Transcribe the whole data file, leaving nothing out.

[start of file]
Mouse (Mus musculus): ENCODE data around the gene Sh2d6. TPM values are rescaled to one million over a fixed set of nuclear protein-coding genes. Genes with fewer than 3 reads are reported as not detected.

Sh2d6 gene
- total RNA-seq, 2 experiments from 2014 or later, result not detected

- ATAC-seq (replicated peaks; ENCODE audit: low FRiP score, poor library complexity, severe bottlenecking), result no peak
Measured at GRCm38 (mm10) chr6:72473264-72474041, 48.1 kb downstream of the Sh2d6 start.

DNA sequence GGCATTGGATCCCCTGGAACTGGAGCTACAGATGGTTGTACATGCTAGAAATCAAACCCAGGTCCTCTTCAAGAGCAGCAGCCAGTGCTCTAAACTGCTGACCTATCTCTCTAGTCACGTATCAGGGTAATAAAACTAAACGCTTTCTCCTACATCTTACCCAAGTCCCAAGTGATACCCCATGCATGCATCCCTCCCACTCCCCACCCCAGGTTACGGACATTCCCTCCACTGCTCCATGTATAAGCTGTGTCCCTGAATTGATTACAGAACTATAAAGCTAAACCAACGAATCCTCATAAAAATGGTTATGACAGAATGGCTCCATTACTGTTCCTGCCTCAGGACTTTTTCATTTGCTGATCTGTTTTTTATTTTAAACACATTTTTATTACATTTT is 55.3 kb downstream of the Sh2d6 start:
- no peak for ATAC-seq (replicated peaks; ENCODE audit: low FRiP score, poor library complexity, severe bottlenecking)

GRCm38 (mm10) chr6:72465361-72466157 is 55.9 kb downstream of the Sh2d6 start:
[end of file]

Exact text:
Mouse (Mus musculus): ENCODE data around the gene Sh2d6. TPM values are rescaled to one million over a fixed set of nuclear protein-coding genes. Genes with fewer than 3 reads are reported as not detected.

Sh2d6 gene
- total RNA-seq, 2 experiments from 2014 or later, result not detected

- ATAC-seq (replicated peaks; ENCODE audit: low FRiP score, poor library complexity, severe bottlenecking), result no peak
Measured at GRCm38 (mm10) chr6:72473264-72474041, 48.1 kb downstream of the Sh2d6 start.

DNA sequence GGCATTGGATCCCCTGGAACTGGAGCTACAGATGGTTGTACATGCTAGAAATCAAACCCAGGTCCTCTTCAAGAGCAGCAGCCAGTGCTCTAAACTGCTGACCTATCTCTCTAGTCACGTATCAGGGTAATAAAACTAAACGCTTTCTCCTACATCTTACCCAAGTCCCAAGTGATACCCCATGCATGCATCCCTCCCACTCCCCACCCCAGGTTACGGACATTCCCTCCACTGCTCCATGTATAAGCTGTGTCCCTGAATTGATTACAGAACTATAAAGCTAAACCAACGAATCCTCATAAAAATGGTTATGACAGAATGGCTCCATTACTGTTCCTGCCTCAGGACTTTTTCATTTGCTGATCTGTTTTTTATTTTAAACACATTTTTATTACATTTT is 55.3 kb downstream of the Sh2d6 start:
- no peak for ATAC-seq (replicated peaks; ENCODE audit: low FRiP score, poor library complexity, severe bottlenecking)

GRCm38 (mm10) chr6:72465361-72466157 is 55.9 kb downstream of the Sh2d6 start: